We let the President’s announcement of Administration principles pass without notice yesterday on the blog, mostly because they were so measured, reasonable and well laid-out. Not much to add. The environmental left screamed and accused people of bad faith, but you could serve them a wonderful breakfast with eggs benedict, mush melon and mimosas, and they’d scream and accuse you of bad faith.
The National Association of Manufacturers did issue a statement from President John Engler that was also measured, reasonable and well laid-out, and you can read it here.
And the Wall Street Journal’s editorial yesterday was right on the mark. With abdication of responsibility becoming an art form in the world of policy and politics this year, President Bush’s effort to link rhetoric to action to economic consequences was welcome. From “Carbon Shakedown.”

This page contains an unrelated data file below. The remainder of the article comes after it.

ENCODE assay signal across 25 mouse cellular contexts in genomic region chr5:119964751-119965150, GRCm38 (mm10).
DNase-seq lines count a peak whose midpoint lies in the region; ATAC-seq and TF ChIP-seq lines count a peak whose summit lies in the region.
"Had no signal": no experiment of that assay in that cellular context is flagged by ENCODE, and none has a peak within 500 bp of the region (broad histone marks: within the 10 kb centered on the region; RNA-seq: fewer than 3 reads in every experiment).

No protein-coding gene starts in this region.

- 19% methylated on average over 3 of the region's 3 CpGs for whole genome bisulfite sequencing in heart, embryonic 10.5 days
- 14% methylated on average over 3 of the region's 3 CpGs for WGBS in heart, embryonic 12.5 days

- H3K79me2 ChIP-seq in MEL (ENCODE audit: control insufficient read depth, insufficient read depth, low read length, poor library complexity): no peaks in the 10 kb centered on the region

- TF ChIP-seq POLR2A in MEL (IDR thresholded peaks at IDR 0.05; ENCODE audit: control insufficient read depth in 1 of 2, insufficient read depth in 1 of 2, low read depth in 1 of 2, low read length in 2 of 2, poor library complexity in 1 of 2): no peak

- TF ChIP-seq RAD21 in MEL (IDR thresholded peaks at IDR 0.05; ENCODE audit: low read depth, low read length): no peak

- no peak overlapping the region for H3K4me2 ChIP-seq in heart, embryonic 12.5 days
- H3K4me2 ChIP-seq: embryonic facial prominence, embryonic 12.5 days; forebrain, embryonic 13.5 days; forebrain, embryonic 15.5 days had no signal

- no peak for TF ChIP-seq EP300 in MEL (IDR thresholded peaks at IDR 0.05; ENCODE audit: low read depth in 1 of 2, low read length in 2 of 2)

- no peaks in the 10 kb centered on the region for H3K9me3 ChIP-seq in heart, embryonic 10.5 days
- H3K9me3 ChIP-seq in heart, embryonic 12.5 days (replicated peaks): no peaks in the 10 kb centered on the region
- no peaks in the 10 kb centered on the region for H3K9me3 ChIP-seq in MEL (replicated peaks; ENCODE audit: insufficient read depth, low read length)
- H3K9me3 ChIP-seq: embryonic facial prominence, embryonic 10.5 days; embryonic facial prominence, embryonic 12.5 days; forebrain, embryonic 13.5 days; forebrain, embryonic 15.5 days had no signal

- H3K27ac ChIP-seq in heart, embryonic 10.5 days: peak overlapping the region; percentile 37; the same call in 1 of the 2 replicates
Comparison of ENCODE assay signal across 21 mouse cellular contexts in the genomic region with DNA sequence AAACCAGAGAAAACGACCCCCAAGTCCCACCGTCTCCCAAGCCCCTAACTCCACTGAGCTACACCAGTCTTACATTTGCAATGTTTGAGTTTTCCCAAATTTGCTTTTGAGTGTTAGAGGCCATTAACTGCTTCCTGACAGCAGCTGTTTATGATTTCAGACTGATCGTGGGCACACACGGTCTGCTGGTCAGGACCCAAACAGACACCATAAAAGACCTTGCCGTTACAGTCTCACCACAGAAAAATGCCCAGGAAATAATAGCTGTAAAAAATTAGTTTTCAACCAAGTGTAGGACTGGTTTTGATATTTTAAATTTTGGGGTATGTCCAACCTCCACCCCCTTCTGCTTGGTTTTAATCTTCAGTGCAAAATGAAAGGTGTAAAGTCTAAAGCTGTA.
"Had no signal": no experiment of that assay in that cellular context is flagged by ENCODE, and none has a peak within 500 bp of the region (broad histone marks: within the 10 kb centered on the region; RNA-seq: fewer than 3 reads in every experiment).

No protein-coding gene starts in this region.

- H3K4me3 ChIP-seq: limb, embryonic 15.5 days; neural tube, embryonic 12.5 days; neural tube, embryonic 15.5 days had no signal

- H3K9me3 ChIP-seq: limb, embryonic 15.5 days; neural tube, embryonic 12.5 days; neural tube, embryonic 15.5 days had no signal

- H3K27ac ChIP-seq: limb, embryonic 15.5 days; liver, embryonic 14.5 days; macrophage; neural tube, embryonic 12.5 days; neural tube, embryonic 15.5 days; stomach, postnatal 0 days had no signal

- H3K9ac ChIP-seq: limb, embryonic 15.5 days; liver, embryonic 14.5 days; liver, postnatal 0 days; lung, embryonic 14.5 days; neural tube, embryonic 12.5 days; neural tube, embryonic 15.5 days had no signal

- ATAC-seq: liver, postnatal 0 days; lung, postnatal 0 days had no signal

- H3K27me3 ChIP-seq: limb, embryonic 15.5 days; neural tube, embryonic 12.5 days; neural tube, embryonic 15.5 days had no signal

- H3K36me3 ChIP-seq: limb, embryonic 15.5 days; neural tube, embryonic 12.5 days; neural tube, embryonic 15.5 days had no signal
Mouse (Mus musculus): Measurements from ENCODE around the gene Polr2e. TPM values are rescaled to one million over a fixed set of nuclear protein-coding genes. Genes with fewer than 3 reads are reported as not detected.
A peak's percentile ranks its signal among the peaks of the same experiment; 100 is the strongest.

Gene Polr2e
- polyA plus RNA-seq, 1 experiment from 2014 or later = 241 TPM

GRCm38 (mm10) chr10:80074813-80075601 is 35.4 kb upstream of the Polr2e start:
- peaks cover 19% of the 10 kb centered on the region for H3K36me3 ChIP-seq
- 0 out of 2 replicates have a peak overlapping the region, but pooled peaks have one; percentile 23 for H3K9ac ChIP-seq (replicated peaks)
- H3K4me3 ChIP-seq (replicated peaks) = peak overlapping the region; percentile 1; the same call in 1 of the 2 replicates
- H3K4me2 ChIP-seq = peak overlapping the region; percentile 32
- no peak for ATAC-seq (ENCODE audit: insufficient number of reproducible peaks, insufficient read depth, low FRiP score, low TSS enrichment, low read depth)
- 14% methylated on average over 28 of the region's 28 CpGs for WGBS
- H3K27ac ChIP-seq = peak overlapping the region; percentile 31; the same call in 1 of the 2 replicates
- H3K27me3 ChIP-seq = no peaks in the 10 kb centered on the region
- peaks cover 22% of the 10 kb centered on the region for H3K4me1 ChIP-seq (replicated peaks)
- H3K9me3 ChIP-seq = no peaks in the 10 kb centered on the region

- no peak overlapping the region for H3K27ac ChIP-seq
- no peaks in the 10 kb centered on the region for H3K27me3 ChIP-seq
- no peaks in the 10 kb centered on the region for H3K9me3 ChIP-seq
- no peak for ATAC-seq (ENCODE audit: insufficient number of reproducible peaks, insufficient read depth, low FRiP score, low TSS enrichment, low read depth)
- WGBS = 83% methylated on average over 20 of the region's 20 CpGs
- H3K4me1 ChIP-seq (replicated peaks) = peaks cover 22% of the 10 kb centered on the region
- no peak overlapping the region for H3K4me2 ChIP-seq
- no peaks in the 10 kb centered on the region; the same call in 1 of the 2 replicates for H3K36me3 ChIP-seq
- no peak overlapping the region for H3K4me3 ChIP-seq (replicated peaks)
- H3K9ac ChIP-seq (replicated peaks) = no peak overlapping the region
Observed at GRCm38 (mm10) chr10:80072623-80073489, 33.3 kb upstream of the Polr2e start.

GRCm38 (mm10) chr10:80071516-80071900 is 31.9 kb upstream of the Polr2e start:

Mr. Bush also went after the Democrats and green activists ginning up a regulatory crisis. Judicial interventions and political pressure are forcing regulators to retrofit existing environmental laws to incorporate global warming – costly purposes for which they were never intended.
This effort has been appalling even when graded on the usual Congressional curve of self-interest and buck-passing. Democrats want to take credit for crowd-pleasing goals while shifting the blame for the costs achieving them onto unaccountable bureaucrats. But if a cap-and-trade program really is coming, then lawmakers should, well, make laws.
The White House deserves credit for playing the political hand in front of it. It would have been easy enough to abdicate responsibility to the next occupant of the Oval Office, who will be far more likely to wave aside economic considerations in the interests of “doing something.”
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